A great deal of Spielburg-esque study and research must be done for this (not like he did in The Lost World -- Jurassic Park II, but more like he did in the original Jurassic Park) to be made into a monumental piece. Special emphasis must be made in its Indiana Jones-ish quality in the presentation of the Necronomicon (much like Harrison Ford describes obscure archeological items in an interesting and informed way) and the whole story of the Cthulhu Cult and other mythos historical facts related in the short story in an appropriately skeptical way equaling with a counter believer's point of view (much like Mulder and Scully in The X-Files).

Speaking of The X-files, why hasn't there been an HPL-related/based episode in that series? God, I don't even need to tell you what could be done with that premise. Is the creator of the series unaware of Lovecraft's writings? Or is he just afraid to use another author's story lines and creations in his created X-Files mythos? Or am I the only one who thinks the black oil from the series has an uncanny resemblance to the Spawn of Tsathoggua? He uses werewolves and vampires, why not dimensional shamblers and deep ones? Besides, Mulder could easily describe his knowledge of the evils of Lovecraft's stories (even though the story is set in the 90's which wouldn't sit well with me, maybe they could set it in the 20's as a flash back like they did with Mulder's father) and Scully would surely recant his evidence as superstitions and psychosis. And has anybody noticed the settings in the series? Massachusetts and Providence are used again and again as well as the Antarctic in the X-Files movie (which reminded me a lot of the story "At the Mountains of Madness," by the way).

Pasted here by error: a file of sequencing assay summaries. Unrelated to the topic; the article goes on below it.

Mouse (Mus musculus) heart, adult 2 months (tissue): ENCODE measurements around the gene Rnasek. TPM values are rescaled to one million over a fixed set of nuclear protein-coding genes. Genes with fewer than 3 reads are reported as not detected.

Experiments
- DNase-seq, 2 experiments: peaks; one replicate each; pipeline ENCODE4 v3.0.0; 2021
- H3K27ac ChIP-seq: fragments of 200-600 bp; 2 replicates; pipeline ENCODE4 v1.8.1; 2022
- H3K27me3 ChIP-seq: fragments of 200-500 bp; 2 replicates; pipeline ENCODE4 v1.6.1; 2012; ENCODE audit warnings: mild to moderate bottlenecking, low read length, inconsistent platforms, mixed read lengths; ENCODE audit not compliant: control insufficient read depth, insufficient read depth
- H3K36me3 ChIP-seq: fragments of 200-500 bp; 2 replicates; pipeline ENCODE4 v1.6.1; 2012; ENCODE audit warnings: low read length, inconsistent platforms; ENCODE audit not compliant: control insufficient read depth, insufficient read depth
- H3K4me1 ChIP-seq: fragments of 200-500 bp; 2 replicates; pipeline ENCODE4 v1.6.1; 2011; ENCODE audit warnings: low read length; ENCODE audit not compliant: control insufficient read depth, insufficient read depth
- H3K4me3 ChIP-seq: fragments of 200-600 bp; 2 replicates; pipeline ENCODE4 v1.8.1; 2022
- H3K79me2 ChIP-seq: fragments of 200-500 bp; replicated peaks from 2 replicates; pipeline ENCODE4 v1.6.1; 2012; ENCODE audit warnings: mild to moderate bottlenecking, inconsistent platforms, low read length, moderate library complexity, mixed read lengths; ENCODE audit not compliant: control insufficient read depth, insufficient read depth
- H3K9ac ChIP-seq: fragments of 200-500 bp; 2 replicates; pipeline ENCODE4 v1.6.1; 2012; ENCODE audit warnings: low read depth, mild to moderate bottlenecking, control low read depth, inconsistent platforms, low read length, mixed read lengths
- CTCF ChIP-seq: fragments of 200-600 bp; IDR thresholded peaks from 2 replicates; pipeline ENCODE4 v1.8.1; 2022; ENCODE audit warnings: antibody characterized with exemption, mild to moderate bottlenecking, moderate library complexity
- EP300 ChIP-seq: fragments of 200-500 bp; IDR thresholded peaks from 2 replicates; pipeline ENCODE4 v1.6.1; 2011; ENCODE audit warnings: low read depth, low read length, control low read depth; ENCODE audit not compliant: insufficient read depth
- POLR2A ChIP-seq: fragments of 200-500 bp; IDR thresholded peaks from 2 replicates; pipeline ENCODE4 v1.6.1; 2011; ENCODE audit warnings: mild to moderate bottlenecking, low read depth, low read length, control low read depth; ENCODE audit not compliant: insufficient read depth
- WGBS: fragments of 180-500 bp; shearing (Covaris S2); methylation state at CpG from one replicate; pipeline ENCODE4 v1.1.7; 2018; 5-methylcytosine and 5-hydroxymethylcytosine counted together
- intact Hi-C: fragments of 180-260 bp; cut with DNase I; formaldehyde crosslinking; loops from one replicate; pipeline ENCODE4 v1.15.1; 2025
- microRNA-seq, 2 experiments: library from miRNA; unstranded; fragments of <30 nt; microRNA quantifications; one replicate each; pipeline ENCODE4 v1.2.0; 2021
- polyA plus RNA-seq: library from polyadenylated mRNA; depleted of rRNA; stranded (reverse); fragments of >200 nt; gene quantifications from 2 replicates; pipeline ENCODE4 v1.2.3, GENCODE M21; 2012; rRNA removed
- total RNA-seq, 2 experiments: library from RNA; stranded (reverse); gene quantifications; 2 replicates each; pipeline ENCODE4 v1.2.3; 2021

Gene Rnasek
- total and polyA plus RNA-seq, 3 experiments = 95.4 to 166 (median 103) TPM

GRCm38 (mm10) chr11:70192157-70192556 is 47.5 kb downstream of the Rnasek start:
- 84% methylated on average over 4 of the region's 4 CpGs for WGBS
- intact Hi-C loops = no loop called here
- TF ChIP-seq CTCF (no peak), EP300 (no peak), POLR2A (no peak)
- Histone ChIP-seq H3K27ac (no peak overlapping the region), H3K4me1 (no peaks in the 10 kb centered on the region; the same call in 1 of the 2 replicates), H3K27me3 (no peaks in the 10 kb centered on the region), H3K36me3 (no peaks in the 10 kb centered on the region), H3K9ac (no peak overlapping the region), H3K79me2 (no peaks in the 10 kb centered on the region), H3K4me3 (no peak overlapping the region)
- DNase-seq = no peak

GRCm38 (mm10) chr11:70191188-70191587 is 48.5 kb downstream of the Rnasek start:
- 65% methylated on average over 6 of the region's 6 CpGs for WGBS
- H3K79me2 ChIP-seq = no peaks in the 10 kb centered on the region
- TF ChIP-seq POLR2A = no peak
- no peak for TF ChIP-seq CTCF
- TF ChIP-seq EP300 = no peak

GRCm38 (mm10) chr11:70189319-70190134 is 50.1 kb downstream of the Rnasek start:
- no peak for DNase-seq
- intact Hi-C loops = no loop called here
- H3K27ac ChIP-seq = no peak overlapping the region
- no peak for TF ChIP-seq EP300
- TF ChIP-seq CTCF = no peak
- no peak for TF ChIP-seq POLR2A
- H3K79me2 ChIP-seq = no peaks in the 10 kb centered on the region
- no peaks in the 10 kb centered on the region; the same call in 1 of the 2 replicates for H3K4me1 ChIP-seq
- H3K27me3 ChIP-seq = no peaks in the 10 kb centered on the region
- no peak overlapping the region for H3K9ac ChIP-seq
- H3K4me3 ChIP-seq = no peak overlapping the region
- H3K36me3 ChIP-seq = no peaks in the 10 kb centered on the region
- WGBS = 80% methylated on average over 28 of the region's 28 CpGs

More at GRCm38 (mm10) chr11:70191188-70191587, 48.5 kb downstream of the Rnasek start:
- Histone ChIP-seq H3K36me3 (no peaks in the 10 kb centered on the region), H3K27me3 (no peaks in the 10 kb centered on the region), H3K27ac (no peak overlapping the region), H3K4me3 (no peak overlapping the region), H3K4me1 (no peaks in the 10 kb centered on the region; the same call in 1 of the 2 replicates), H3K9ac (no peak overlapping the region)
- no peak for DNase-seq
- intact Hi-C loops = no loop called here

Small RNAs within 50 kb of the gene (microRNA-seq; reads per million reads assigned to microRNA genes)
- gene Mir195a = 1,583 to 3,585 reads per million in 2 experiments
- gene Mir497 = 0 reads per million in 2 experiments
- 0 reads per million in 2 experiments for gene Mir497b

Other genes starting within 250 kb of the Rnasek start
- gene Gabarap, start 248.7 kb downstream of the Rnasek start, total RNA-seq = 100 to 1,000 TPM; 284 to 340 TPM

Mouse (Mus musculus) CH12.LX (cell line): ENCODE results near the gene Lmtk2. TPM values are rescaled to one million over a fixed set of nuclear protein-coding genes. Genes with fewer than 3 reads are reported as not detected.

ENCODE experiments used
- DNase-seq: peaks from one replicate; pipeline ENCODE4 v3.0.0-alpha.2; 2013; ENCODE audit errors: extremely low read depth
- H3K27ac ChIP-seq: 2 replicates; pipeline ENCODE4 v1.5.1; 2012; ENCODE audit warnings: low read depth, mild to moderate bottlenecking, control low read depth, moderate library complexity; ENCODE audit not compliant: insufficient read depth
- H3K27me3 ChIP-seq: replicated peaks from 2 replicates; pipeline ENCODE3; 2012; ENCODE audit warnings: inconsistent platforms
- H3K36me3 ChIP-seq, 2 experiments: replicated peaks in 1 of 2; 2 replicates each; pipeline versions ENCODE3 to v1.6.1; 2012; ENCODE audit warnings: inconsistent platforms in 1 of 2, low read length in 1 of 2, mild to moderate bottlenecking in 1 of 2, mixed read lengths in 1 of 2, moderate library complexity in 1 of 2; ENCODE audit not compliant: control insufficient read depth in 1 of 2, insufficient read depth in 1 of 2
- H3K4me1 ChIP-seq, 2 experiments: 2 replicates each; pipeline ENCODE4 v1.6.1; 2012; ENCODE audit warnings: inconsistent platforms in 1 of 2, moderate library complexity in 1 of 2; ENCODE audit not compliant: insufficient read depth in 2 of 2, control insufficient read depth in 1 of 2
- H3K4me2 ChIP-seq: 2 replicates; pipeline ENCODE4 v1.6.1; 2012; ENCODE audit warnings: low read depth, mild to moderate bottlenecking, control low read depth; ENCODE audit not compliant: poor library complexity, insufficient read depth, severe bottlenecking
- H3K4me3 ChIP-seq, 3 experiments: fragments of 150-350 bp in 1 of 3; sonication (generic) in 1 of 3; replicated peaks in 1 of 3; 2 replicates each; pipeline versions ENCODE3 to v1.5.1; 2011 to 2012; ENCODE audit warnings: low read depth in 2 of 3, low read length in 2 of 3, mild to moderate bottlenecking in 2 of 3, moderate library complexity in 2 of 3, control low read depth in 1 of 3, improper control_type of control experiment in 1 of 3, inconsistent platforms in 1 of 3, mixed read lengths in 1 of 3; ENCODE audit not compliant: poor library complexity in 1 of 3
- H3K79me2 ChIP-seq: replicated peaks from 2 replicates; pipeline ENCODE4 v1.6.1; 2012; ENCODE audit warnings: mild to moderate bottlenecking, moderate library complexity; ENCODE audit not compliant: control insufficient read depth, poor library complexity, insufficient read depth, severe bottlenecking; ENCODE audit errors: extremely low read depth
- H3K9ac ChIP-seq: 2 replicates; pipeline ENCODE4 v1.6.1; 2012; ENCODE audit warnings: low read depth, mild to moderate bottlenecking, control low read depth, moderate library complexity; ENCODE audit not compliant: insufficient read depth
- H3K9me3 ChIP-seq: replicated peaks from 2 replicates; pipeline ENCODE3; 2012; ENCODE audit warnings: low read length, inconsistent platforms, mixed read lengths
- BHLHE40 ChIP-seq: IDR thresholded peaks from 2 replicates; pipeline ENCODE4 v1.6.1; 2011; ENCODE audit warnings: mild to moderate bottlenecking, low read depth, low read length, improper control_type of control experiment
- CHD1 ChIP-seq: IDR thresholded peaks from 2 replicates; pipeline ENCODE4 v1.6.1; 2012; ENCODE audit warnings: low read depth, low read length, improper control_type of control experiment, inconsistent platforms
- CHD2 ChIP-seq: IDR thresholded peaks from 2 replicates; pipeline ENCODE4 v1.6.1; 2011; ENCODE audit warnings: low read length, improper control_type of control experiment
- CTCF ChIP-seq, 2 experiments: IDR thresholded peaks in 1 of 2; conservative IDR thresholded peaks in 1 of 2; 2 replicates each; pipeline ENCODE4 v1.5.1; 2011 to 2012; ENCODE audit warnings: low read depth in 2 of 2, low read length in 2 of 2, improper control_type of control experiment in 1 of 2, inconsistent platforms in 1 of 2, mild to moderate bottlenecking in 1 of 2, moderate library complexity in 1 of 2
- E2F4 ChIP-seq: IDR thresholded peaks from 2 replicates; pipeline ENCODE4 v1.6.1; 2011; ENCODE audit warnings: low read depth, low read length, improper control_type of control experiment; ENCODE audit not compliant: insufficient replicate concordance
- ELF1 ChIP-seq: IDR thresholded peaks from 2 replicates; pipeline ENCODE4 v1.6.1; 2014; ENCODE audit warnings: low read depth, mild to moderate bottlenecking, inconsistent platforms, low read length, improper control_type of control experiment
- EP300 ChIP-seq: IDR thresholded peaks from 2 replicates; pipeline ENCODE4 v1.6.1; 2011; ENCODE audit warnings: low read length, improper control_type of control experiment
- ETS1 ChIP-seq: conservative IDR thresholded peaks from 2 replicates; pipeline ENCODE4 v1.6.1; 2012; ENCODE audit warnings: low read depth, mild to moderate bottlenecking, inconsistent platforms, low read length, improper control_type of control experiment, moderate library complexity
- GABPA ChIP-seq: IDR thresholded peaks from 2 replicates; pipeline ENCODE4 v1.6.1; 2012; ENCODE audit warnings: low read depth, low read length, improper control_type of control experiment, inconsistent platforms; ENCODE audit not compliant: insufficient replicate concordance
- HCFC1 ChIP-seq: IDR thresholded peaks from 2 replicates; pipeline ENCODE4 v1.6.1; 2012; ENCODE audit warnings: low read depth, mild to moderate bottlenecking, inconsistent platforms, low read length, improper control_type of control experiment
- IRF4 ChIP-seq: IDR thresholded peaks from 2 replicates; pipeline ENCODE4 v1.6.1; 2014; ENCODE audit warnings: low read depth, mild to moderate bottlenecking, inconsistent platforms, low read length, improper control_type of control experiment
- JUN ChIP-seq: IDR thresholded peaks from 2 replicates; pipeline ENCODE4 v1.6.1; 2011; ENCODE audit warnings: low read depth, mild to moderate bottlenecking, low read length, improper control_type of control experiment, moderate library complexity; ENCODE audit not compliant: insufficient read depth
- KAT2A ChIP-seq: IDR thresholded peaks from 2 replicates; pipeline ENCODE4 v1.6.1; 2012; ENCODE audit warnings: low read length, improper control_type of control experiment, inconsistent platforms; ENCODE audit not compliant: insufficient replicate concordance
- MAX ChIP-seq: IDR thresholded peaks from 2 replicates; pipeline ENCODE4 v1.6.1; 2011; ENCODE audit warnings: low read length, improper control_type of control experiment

Now previous movies, such as In the Mouth of Madness and Cast a Deadly Spell (followed closely by a sequel Witch Hunt set in the 50's) have shown some merit but failed to really get the public's attention either on the big screen or in television by either one. Personally I think that its not the subject matter (add enough special effects and bang-bangs to most movies dated for a summer release and you have a hit on your hands, just see Independence Day whose ending in my opinion reeked of Star Wars; They practically stole the ending scene!), but it's a state of mind. If enough people make a good final product people will go to see the movie.

The world has yet to see a truly brilliant Lovecraft movie. Perhaps someone reading this will relate and go through with my above suggestions. But be warned, do it properly, we do not need another Bride of the Reanimator or The Unnamable. See these movies at your peril! Learn that content does count in the long run.


© 1999 Edward P. Berglund
"A Lovecraft Movie/Television Show to Be Proud of": © 1999 Patrick Crocker. All rights reserved.
Graphic © 1999 Erebus Graphic Design. All rights reserved. Email to: James V. Kracht.

Created: March 12, 1999; Updated: August 9, 2004